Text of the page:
Our Privacy/Cookie Policy contains detailed information about the types of cookies & related technology on our site, and some ways to opt out. By using the site, you agree to the uses of cookies and other technology as outlined in our Policy, and to our Terms of Use.


About Food Dye

What is it?

Food dye is a substance that is added to food to give it a specific color. Certified color additives for food include Blue No.1, Blue No.2, Green No.3, Red No.3, Red No.40, Yellow No.5, Yellow No.6, Orange B and Citrus Red No.2. Orange B and Citrus Red No.2 are restricted by the Food and Drug Administration (FDA) to specific uses. Citrus Red No.2 can only be used on the skin of oranges and Orange B can only be used in hot dog or sausage castings or surfaces.


To protect the public’s health, man-made food color additives must be certified. There are two types of certified additives for foods: dyes and lakes. Dyes are typically manufactured as granules, powders and liquids, and they dissolve in water. Dyes are often used to color beverages, pet food and dairy products. An insoluble form of a dye is a lake. Lakes are a more stable color additive and are often used to color hard candy, chewing gum or cake mixes.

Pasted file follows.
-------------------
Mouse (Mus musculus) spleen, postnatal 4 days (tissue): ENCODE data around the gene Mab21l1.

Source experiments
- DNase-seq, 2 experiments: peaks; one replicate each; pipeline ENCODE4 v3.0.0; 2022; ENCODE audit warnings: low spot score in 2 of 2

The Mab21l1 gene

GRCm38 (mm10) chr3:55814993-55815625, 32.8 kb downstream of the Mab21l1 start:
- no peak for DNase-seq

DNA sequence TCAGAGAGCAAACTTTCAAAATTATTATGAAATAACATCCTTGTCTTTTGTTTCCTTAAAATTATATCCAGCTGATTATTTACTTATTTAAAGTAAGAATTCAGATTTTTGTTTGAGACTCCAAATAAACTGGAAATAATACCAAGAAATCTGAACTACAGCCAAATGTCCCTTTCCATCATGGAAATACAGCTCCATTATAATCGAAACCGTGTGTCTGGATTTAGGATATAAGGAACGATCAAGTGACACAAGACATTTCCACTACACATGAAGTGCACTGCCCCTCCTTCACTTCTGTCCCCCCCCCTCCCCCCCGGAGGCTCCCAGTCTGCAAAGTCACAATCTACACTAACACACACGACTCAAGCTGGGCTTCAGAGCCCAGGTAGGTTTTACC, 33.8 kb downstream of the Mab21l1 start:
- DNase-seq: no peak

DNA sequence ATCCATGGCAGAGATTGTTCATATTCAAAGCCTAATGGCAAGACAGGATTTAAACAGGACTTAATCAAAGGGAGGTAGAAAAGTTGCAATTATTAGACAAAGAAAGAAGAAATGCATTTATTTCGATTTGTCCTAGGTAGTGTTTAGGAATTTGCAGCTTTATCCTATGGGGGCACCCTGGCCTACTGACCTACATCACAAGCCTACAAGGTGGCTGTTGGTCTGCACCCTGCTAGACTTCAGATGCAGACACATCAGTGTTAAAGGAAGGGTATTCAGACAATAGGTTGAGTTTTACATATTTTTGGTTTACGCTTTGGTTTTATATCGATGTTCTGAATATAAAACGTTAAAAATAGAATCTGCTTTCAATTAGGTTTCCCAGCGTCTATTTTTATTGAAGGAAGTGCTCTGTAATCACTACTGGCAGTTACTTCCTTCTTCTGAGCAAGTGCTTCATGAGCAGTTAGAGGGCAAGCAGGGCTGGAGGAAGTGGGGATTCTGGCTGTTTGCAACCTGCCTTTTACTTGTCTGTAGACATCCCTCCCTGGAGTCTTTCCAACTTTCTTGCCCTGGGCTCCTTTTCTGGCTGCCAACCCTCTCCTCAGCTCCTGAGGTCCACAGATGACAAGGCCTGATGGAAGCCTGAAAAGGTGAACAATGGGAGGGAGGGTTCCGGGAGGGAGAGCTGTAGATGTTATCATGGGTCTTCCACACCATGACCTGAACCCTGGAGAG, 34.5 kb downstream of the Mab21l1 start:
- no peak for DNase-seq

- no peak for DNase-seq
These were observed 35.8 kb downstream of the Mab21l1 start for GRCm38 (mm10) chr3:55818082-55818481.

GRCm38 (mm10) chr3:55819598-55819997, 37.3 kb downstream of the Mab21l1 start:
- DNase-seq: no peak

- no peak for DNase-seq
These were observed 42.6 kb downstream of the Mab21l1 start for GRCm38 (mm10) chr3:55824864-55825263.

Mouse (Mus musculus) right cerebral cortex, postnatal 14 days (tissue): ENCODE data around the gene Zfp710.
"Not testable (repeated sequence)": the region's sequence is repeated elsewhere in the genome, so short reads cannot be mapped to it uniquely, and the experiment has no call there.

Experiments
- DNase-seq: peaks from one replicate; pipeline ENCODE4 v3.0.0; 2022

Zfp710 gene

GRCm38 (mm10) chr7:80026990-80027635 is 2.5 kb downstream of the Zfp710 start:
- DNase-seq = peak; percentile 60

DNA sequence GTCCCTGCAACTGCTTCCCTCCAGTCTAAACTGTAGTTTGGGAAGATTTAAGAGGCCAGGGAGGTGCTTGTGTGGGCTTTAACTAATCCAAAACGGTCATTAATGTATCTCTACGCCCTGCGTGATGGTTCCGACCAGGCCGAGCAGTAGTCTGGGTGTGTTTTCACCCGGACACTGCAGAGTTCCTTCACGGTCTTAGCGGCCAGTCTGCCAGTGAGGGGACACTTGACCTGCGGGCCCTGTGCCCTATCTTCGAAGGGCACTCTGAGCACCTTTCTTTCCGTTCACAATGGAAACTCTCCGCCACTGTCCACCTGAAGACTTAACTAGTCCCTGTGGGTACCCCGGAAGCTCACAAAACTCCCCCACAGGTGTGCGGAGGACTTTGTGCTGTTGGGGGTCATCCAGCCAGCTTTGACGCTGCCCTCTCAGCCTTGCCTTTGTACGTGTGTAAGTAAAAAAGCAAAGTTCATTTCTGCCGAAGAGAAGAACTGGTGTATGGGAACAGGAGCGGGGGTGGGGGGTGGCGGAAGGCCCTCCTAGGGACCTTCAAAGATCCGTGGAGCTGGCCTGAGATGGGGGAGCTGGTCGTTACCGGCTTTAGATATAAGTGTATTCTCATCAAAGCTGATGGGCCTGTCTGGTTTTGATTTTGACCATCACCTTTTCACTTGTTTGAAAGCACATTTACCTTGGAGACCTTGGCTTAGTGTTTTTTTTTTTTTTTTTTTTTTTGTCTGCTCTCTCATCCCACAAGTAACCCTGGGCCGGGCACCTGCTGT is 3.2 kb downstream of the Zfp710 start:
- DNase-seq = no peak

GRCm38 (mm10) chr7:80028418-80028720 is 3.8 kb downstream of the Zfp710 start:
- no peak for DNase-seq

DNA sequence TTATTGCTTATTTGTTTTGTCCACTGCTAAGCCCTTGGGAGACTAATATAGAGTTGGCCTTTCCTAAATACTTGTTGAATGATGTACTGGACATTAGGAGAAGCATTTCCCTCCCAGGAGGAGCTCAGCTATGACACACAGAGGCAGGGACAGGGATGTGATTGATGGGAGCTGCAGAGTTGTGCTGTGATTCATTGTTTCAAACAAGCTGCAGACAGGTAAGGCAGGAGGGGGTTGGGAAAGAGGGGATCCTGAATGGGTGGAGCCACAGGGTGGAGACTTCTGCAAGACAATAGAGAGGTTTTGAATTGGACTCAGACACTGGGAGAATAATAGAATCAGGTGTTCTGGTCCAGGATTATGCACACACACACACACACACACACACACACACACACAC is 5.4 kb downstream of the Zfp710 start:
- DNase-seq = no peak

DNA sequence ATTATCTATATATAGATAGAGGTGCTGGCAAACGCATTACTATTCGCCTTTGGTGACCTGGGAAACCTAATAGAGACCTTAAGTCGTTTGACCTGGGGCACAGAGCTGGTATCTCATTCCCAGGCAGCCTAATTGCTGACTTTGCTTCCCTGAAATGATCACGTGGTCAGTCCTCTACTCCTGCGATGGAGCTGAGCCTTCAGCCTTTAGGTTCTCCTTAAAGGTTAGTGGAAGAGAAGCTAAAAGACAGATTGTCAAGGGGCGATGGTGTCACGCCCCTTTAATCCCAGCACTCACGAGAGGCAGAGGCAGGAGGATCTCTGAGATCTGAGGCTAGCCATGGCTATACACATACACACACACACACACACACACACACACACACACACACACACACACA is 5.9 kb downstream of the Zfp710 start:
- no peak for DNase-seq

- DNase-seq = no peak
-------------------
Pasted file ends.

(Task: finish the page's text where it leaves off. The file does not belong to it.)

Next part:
Is it safe?

In the United States, the Food and Drug Administration (FDA) is the agency that regulates color additives. Permitted colors are classified as “exempt from certification” or "certifiable." Color additives made from natural substances, such as vegetables, minerals, animals or man-made counterparts of the derivatives, are classified as "exempt from certification." Safety standard tests are applied to both the “exempt from certification” and "certifiable" color additives. According to the United States Food and Drug Administration, there are now nine "certifiable" color additives.


Food manufacturers add food dyes to offset color loss due to storage conditions or exposure to light. They are also added to correct a product's variations of color and to enhance the overall appearance, making it more appealing to consumers. Home chefs can add coloring to gravy to give it a dark, rich appearance, and children use food dyes to color Easter eggs. Food dyes are also used in the home to color cake frosting and desserts.


Food is judged by both its appearance and taste. Early civilizations understood this, and even the ancient Romans colored their food to improve its visual appeal. As early as the 1300s, butter was colored to give it its yellow hue. Saffron, a spice derived from a flower, was a popular substance used to add yellow color to food. Other food colorings used by earlier civilizations included beets, spinach and pomegranates.

More from lifestyle